Shell still wants Arctic oil

This video says about itself:

Save The Arctic / Greenpeace trolls Shell at Formula 1 event

27 August 2013

This is the video Shell and Formula 1 had removed from YouTube several times. Corporate censorship on a video with content that’s utterly not infringing, just bad publicity. They tried removing this entry three times as well, but I kept denying their claim and re-uploading it – telling them to point out exactly what is infringing about the content.

So Shell, you’re censoring YouTube aye? That’s a way to destroy your brand even more spectacularly than just having no moral, ethical and future-minded basis on your decision to destroy even more of the earth. Use your size for change and to push clean energy forward, not for repeating something that’s so obviously, devastatingly, evidently wrong.

From daily The Morning Star in Britain:

Shell cuts spending but still aims for Arctic

Friday 30th January 2015

Environmentalists hit out yesterday at Shell’s plans to drill in the Arctic this year.

The oil giant made the announcement as it revealed it was cutting spending over the next three years by almost £10 billion in response to sliding prices.

Shell said it wants to pursue Arctic oil exploration if it gets the right permits.

Greenpeace campaigner Charlie Kronick said: “Despite announcing cuts, Shell hasn’t taken the opportunity to cut its most high-cost high-risk project.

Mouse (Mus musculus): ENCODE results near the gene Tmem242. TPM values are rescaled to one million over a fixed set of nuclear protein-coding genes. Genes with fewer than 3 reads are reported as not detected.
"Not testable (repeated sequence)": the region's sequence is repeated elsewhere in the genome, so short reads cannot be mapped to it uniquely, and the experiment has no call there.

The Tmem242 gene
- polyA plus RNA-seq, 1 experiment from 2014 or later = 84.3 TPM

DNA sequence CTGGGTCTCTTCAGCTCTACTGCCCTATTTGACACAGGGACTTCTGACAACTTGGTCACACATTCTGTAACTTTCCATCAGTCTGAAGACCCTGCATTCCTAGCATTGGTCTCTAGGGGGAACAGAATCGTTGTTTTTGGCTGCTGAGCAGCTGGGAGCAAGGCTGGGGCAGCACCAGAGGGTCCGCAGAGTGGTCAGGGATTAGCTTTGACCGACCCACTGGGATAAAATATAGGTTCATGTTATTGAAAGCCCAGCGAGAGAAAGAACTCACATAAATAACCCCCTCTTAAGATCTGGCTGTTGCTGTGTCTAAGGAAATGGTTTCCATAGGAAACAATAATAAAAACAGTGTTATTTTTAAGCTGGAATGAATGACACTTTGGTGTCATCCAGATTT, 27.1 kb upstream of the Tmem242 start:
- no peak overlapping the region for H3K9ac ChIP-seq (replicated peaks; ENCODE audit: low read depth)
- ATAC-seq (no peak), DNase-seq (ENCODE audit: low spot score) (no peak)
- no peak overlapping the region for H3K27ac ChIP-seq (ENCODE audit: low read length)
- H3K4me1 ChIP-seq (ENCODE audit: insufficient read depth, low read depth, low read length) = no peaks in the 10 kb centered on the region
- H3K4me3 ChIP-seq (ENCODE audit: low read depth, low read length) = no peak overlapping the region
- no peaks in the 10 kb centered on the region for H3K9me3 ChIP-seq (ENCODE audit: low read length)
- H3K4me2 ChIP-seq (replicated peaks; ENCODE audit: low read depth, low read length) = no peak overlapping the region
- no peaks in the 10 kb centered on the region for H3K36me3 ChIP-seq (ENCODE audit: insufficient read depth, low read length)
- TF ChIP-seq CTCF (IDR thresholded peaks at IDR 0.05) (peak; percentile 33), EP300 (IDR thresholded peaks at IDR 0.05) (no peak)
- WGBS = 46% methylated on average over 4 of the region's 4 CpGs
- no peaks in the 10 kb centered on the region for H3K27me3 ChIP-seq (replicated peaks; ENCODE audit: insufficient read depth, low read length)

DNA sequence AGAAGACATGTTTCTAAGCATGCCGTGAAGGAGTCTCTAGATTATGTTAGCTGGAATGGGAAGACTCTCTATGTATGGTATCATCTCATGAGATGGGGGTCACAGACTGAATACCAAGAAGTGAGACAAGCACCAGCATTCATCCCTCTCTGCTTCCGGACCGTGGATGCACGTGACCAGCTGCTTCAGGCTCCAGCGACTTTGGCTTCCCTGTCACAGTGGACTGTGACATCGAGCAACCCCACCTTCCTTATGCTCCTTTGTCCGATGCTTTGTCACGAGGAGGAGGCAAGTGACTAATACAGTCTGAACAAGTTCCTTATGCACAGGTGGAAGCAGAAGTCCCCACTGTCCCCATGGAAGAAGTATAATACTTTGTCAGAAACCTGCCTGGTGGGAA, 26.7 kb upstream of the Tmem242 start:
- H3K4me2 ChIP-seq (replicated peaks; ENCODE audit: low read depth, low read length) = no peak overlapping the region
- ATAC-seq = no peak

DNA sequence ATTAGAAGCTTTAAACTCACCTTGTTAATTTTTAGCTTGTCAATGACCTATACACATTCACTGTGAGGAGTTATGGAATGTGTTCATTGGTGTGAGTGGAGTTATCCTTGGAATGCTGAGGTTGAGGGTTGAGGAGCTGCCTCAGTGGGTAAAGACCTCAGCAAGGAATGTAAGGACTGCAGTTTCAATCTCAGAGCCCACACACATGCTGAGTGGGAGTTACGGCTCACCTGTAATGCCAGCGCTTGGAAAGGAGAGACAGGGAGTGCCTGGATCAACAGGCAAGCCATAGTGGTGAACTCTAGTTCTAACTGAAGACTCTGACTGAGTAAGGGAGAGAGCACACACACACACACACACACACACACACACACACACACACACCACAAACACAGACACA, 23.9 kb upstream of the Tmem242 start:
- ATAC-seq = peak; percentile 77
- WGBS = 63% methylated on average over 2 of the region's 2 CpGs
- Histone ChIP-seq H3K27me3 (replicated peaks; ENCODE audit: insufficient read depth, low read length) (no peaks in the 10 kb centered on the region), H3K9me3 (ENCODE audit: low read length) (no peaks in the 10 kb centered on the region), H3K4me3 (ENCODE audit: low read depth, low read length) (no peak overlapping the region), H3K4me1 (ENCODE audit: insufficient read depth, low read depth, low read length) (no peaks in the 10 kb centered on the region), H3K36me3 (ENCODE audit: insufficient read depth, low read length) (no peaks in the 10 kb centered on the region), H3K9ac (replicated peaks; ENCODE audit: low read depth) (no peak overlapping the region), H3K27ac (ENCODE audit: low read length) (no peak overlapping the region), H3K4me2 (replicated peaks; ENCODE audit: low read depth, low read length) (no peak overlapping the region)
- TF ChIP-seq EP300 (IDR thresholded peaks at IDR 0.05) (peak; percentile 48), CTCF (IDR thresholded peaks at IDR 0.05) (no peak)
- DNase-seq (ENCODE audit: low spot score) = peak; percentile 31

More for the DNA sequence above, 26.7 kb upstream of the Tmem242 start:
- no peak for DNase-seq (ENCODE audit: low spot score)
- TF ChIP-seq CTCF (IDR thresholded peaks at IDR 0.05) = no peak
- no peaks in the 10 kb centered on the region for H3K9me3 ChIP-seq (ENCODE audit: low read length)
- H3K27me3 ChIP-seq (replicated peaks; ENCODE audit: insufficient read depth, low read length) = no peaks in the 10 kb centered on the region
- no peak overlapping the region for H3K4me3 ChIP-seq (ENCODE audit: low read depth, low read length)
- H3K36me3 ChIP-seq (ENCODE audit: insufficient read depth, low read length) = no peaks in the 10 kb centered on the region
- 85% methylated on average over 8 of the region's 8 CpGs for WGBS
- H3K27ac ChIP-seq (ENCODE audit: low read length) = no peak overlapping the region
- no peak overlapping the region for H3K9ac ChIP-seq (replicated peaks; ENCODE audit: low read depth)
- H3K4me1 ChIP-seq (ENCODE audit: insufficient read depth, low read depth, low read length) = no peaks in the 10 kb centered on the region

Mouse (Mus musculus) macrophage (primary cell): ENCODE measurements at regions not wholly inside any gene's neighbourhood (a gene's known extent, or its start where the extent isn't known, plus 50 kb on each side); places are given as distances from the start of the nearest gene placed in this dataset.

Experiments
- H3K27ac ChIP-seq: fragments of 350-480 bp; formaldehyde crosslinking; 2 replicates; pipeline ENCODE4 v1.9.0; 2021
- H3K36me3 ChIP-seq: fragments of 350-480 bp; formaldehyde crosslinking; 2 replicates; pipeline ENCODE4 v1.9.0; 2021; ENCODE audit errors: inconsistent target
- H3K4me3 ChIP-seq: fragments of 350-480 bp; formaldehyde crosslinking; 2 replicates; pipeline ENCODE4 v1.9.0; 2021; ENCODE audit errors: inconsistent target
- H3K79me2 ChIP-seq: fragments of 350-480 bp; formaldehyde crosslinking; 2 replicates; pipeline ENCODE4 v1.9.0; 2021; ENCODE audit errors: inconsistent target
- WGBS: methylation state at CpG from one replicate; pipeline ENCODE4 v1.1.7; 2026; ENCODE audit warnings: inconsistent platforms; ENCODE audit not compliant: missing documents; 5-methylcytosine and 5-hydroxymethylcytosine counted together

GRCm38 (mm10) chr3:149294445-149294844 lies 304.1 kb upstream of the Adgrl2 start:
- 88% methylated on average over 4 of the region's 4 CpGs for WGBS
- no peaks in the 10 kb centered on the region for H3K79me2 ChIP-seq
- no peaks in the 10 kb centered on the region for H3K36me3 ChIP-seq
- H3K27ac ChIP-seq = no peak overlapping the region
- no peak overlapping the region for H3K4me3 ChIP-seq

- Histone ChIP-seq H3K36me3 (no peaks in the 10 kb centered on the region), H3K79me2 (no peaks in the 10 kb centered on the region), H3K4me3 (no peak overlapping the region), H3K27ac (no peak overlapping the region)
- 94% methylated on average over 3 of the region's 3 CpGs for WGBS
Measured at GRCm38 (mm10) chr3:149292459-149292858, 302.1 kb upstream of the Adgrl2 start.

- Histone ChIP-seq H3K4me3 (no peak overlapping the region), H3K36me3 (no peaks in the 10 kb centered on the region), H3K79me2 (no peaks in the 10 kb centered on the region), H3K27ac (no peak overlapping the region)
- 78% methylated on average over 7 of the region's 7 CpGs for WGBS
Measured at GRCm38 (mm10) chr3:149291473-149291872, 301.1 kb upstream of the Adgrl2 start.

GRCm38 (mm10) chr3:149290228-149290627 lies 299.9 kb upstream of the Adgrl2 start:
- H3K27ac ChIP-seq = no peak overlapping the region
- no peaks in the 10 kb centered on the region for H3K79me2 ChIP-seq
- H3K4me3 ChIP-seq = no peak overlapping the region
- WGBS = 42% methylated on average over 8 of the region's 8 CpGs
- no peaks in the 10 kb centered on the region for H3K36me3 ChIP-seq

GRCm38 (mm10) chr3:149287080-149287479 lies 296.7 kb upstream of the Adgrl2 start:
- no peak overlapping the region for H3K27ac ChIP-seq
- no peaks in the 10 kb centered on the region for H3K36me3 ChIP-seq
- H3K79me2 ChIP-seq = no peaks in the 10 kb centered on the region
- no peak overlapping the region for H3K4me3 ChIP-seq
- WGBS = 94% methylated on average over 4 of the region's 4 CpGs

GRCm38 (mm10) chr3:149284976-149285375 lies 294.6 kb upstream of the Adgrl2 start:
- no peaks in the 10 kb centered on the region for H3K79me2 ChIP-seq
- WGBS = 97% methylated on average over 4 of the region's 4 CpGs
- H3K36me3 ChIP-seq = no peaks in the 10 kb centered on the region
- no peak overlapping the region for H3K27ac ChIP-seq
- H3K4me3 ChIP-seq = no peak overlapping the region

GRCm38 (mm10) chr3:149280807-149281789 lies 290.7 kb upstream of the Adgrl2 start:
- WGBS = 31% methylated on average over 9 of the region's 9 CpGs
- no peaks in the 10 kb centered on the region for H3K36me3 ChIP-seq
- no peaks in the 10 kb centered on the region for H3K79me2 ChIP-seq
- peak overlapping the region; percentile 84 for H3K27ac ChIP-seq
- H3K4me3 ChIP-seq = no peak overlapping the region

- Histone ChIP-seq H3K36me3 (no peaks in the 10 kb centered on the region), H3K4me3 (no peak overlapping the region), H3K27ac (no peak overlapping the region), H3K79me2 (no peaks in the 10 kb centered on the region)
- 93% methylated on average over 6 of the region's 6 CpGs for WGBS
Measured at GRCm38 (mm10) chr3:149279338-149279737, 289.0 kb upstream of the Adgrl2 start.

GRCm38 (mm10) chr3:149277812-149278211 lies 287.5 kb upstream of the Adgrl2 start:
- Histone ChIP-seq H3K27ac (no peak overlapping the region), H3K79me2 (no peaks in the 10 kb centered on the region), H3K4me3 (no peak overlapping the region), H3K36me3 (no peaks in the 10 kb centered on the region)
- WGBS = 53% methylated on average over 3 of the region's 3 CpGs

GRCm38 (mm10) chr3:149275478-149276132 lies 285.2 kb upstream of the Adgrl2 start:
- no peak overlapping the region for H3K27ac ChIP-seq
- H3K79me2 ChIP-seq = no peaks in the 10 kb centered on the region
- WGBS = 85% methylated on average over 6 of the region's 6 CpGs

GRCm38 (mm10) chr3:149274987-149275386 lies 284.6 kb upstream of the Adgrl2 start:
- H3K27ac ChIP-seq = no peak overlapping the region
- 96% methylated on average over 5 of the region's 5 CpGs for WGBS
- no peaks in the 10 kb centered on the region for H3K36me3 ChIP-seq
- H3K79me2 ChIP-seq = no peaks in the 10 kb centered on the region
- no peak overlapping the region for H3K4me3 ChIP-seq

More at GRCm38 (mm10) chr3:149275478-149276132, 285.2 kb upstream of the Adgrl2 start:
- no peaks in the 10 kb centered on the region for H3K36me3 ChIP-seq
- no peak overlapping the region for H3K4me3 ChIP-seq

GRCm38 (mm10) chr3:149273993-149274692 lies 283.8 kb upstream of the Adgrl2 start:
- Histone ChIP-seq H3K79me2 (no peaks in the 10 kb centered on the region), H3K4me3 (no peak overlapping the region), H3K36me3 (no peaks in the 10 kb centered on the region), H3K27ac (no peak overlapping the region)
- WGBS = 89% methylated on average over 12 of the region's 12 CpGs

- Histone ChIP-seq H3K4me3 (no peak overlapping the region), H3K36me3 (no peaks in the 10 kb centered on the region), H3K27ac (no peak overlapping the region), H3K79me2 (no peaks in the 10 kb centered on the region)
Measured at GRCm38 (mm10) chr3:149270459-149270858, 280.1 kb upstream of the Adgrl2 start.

Shell is taking a massive risk doggedly chasing oil in the Arctic, not just with shareholder value, but with the pristine Arctic environment.

“A spill there will be environmentally and financially catastrophic. It’s time for investors to recognise that it’s impossible for Shell to justify its continued pursuit of offshore Arctic oil.”

The new bid to drill in the Alaskan Arctic comes despite previous problems including the Kulluk running aground as it was being towed across the Gulf of Alaska in 2012.

Shell is so anti-environment that they now even have a conflict with Prince Charles of Britain:

Shell has left an influential climate change lobbying group sponsored by the Prince of Wales amid concern about the company’s attitude to environmental issues.

The oil major has left the Prince of Wales Corporate Leaders Group, which includes Lloyds Banking Group, Tesco and Unilever, and which has played an important role in lobbying for legislation such as the climate change act. That act commits the UK to reducing its carbon emissions by at least 80 per cent from what they were in 1990 by 2050.

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